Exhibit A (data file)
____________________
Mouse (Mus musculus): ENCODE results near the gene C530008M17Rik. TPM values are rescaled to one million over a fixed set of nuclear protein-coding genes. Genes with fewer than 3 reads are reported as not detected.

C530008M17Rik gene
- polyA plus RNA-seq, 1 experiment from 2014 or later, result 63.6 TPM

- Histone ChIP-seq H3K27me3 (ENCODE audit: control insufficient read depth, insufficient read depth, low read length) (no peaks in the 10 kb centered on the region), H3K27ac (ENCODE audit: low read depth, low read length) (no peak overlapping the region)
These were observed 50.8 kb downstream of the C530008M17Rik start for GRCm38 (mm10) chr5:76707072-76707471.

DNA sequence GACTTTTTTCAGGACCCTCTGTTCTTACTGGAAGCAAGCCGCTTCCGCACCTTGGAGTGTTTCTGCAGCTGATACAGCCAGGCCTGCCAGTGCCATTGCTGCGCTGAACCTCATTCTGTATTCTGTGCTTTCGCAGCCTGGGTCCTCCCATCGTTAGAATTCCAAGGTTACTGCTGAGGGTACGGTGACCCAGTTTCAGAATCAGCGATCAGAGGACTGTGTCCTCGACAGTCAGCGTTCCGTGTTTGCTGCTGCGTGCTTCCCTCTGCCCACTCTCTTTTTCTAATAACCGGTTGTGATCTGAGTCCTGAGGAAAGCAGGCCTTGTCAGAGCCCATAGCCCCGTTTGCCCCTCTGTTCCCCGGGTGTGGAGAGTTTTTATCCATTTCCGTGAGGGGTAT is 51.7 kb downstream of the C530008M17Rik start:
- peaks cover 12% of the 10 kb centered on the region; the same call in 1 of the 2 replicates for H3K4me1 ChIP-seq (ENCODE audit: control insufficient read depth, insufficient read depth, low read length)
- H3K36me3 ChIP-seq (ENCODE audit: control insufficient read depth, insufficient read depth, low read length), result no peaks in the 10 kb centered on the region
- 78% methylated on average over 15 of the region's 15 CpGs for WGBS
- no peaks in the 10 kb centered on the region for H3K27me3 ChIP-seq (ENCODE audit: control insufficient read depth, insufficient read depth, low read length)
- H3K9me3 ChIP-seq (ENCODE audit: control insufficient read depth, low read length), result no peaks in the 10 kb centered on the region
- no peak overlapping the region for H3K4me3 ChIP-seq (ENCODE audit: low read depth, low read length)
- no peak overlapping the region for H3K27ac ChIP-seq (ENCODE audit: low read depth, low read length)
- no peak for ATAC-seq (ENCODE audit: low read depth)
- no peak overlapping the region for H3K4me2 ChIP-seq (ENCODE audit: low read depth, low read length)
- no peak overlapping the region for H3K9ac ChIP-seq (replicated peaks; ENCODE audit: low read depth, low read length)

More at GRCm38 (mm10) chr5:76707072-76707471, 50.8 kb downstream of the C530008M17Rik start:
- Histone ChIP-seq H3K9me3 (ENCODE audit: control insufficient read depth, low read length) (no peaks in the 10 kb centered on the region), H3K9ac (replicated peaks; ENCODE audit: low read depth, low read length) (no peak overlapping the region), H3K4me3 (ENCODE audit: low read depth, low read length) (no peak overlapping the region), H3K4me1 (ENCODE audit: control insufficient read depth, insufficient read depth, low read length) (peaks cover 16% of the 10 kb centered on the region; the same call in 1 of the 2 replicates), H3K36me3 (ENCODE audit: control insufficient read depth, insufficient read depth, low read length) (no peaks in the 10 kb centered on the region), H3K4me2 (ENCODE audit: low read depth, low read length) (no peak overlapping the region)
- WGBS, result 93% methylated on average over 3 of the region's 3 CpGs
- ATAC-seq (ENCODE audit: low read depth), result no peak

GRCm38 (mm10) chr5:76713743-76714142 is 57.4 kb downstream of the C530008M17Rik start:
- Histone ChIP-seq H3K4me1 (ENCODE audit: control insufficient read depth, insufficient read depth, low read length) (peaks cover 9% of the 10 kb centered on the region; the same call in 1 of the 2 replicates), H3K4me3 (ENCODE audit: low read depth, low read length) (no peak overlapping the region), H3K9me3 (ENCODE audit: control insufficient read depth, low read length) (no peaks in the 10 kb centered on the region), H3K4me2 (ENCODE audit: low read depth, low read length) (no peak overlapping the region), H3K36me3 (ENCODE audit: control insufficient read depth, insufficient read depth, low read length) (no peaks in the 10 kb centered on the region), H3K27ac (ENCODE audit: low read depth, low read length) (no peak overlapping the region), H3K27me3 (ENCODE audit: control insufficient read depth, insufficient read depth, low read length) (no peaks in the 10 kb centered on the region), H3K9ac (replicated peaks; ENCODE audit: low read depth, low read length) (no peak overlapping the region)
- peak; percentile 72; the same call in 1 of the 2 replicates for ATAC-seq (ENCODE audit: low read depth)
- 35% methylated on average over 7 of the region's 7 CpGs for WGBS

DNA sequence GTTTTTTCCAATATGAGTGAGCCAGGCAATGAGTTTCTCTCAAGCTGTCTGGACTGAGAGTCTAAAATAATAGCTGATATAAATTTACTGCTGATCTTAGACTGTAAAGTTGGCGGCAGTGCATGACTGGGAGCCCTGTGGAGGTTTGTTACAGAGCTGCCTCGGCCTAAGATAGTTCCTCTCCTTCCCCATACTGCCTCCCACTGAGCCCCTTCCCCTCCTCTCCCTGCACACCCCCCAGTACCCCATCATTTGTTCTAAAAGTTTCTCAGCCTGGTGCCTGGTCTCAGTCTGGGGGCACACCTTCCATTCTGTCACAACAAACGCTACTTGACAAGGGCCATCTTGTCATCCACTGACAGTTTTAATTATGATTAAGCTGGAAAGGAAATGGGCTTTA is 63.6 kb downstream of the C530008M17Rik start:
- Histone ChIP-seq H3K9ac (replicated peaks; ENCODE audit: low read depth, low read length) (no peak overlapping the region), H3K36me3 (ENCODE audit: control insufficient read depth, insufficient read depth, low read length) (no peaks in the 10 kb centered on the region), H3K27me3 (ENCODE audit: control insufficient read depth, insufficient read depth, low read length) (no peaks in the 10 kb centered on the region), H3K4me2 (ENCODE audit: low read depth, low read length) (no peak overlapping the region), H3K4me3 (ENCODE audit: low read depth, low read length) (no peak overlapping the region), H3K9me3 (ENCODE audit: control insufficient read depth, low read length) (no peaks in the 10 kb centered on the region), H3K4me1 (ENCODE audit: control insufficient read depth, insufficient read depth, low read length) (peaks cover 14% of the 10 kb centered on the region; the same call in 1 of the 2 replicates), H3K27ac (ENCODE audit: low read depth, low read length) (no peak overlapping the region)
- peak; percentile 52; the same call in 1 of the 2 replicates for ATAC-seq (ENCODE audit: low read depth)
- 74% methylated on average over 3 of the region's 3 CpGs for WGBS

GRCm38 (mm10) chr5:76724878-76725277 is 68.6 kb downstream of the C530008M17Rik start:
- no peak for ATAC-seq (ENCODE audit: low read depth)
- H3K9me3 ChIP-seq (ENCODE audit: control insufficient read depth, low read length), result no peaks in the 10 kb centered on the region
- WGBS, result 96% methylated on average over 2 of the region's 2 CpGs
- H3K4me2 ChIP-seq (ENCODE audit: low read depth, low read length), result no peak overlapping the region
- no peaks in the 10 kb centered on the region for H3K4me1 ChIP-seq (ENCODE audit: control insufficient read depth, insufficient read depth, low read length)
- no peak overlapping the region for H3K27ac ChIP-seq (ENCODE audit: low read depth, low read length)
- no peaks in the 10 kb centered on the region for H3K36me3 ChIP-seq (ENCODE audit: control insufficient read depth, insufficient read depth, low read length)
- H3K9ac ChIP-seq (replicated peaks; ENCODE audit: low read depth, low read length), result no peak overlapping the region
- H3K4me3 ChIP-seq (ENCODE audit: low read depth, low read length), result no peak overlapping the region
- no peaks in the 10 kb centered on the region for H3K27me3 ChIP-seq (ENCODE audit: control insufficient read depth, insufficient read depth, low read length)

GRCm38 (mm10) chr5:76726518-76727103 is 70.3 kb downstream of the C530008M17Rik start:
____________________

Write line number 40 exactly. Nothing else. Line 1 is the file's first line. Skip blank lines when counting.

GRCm38 (mm10) chr5:76726518-76727103 is 70.3 kb downstream of the C530008M17Rik start: